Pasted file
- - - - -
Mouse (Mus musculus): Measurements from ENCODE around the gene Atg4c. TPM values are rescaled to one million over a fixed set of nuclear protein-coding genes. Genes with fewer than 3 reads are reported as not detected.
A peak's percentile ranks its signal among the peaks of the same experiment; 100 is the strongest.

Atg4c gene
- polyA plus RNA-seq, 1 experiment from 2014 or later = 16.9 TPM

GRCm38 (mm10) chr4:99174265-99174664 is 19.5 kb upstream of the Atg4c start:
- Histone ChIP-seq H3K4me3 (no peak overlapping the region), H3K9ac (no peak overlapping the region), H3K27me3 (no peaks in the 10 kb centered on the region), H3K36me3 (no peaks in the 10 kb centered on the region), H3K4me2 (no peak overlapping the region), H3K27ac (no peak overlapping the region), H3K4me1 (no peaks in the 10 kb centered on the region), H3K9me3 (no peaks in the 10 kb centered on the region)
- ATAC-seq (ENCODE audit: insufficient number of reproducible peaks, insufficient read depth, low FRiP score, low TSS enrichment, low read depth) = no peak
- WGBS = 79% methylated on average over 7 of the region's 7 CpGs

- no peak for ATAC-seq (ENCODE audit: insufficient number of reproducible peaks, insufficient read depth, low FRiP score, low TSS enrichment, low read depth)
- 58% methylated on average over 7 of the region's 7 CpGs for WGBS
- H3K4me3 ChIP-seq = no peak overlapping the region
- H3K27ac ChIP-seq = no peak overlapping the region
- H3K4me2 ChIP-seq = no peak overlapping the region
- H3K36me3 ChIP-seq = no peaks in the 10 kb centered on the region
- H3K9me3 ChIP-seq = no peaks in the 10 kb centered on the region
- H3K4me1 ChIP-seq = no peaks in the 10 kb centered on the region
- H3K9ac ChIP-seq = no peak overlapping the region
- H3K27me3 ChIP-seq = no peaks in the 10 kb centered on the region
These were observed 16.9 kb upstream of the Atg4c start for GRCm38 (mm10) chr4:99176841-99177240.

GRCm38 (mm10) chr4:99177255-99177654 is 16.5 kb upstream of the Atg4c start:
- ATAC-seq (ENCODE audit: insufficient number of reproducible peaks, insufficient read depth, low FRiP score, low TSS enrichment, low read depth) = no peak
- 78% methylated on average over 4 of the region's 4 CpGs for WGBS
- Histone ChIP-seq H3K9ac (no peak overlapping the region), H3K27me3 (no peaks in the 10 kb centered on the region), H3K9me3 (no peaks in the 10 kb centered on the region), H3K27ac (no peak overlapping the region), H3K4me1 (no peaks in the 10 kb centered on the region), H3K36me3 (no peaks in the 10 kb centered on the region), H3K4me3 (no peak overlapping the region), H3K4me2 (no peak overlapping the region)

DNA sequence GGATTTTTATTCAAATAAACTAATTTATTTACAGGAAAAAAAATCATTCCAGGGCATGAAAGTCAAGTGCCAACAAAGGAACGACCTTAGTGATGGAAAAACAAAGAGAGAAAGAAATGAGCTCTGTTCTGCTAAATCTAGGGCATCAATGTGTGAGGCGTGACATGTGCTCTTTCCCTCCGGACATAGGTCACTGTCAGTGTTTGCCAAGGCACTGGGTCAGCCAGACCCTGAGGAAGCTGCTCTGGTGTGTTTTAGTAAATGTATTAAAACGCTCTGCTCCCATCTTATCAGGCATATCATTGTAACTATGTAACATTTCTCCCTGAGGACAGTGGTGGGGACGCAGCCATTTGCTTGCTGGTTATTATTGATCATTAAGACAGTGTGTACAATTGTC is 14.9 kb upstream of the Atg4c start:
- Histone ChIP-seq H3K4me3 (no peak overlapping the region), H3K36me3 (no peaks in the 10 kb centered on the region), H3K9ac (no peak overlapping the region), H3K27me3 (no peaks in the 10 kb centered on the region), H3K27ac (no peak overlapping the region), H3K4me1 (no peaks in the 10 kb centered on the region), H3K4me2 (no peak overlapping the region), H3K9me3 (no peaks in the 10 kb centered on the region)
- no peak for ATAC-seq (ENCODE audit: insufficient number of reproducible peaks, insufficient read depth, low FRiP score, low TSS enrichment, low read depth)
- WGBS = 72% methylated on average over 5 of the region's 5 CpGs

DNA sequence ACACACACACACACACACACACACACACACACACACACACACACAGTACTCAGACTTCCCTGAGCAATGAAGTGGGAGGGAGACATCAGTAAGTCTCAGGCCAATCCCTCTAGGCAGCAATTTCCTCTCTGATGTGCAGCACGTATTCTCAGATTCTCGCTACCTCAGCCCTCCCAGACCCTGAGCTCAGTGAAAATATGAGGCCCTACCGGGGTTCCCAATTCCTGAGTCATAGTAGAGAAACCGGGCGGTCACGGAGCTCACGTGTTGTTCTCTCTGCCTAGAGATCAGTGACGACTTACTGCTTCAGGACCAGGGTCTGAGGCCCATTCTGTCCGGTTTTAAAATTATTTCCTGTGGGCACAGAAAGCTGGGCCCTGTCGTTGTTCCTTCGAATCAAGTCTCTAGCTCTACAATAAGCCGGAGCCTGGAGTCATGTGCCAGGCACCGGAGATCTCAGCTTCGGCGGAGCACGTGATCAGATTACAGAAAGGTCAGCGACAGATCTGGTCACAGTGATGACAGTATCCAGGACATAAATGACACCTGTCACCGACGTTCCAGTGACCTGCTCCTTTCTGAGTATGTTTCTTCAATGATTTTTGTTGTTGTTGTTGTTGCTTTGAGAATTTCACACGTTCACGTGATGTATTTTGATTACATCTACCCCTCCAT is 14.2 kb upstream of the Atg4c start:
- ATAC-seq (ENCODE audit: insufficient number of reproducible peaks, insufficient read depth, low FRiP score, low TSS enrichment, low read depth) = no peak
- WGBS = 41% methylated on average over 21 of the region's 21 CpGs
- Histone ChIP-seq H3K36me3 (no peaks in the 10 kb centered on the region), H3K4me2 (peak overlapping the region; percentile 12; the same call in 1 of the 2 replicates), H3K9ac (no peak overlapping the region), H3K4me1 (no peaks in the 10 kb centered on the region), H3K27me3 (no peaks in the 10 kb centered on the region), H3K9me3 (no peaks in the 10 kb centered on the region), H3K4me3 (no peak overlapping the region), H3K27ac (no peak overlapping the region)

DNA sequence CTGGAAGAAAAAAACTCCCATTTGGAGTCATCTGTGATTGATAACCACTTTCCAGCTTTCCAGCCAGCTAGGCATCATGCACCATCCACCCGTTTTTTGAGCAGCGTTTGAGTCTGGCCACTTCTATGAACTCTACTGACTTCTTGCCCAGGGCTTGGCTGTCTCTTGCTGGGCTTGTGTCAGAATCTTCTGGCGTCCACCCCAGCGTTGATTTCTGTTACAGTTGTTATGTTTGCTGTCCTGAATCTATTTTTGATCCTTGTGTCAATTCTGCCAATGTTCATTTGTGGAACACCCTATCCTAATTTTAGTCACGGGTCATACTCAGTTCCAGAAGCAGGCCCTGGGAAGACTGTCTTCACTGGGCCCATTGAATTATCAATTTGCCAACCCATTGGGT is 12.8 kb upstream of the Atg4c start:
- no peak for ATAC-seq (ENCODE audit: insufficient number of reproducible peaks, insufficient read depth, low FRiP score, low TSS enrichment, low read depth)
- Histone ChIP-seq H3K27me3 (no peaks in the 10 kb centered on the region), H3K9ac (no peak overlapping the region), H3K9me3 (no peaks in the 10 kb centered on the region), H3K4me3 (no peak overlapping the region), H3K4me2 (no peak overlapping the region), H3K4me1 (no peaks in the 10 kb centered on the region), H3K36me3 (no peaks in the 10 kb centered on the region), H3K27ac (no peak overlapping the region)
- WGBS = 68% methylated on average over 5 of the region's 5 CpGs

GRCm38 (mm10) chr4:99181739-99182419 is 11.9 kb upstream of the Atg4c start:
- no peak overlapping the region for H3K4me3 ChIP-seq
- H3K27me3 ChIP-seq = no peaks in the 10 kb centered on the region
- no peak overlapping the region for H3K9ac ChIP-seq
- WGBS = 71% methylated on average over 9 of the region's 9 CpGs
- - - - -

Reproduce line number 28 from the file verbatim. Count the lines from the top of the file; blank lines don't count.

DNA sequence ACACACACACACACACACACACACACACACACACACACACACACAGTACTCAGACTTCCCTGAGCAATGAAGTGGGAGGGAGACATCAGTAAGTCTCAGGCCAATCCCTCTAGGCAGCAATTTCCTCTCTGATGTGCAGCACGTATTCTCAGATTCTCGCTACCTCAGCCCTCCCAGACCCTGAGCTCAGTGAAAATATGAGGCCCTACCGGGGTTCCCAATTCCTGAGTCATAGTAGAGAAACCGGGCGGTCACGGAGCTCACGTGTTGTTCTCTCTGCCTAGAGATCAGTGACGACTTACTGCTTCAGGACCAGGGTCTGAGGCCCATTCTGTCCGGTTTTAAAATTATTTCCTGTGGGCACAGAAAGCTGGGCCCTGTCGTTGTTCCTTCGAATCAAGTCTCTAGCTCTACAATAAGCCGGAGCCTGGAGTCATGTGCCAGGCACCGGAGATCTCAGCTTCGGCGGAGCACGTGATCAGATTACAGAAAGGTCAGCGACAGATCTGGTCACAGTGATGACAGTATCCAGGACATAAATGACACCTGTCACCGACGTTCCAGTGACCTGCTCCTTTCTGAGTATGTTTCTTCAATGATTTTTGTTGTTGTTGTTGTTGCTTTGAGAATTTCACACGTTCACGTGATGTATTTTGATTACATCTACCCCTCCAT is 14.2 kb upstream of the Atg4c start: